Why Innovation Makes us Crazy


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A tale of two organizations.

When I proposed setting up an innovation council in one organization, the COO said what amounted to, “Keep me out of this.”

With the other organization, I helped create and deploy an internal innovation review, to identify the innovation promoters and inhibitors. What happened? The marketing director got upset. HR got bent out of shape. Business development had a cow.

What’s going on here?

The problem is, everyone likes the idea of innovation, but many people are scared to death of the practice. If you are a COO, your job is to create order out of the bureaucratic tangle. If you’re a marketing or HR director, you’re judged by how well you control and manage the aspects you’re hired to handle.

So why did these people freak out? Because when I proposed unleashing a storm of new ideas from both inside and outside the organization, they weren’t controlling the conversation anymore.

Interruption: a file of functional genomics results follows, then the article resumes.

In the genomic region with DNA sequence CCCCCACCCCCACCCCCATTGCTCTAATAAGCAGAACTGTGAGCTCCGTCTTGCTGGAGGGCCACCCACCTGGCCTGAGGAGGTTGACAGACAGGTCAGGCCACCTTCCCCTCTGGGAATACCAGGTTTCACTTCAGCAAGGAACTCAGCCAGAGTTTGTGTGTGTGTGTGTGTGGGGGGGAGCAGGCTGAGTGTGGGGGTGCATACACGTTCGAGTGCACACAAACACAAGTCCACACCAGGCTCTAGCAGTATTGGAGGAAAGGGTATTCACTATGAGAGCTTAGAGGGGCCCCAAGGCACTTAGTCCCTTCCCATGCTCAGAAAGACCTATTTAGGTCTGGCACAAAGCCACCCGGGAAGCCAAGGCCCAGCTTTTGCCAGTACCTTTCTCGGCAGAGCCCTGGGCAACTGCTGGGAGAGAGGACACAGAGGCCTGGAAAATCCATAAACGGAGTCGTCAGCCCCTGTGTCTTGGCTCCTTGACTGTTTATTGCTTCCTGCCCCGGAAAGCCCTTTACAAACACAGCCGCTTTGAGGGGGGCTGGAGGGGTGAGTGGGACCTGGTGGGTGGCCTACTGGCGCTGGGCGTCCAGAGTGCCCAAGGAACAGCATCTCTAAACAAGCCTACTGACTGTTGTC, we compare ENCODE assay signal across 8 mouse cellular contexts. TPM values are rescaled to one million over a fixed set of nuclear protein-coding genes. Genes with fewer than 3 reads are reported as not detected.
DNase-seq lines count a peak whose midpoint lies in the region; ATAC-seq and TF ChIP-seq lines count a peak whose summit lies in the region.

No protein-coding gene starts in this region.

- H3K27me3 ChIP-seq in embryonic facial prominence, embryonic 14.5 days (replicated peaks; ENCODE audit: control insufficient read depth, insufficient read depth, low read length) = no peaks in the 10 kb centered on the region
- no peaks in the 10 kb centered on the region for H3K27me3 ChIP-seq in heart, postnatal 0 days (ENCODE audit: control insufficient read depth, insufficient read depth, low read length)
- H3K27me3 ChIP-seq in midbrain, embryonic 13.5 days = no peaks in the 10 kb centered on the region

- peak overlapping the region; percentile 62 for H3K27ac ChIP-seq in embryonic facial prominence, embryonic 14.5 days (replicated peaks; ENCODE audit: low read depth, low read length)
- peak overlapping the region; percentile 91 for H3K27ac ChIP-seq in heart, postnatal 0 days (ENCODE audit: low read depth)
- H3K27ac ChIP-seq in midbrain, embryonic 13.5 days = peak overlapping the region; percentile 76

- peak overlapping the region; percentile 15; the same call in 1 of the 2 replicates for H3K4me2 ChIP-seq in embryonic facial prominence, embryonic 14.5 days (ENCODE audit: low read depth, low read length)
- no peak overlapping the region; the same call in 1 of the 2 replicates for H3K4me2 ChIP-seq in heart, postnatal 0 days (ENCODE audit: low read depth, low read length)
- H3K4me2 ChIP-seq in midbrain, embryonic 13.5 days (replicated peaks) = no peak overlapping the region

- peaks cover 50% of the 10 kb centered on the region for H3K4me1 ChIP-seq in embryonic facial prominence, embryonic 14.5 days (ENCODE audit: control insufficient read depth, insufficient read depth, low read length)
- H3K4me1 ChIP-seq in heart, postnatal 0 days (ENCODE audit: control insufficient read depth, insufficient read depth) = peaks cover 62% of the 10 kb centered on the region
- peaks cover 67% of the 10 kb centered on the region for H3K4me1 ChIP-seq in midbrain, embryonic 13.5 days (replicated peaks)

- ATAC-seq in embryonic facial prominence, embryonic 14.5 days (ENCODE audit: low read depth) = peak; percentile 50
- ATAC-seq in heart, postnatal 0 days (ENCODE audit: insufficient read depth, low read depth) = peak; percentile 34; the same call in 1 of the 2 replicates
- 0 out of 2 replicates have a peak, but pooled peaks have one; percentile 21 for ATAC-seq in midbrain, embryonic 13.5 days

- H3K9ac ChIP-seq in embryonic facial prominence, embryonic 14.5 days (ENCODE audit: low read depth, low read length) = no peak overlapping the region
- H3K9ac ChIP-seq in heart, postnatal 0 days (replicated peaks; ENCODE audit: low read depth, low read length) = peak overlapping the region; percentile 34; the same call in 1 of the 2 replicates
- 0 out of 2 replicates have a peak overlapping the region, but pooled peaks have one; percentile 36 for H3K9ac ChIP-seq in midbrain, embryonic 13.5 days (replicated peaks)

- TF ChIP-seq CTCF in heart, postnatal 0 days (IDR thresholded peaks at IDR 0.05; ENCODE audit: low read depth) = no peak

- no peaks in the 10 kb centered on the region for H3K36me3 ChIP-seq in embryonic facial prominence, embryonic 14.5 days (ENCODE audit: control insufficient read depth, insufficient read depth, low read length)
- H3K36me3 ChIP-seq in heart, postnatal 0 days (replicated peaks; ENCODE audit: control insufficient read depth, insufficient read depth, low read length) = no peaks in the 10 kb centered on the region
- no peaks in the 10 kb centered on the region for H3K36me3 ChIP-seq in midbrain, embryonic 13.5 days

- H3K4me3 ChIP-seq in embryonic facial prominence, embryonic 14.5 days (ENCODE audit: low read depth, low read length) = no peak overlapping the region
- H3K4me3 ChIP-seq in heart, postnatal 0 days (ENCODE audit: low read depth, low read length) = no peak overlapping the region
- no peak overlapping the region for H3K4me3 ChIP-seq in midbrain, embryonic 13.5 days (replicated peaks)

Innovation is by nature disruptive. It creates discord, and introduces potential failure all over the place. If your mission is to keep control of things, a drive to innovation appears to threaten your very existence.

The term cognitive dissonance describes the discomfort the brain feels when it’s forced to embrace two conflicting ideas. Innovation fosters chaos, or at least discord and messiness. The managerial imperative is to create order and control. Try to keep both things in your head at once, and it’ll make you crazy.

Needless to say, I’m a fan of unleashing the incredible power of new possibilities, even if it does make us crazy at times.

Republished with author's permission from original post.

Thompson Morrison
Thompson Morrison has spent the last couple of decades figuring out how companies can listen better. Before co-founding FUSE, Mr. Morrison was Managing Director of AccessMedia International (AP), a consulting firm that provides strategic market analysis for the IT industry. His clients included Hewlett-Packard, Compaq, IBM, and Vignette.


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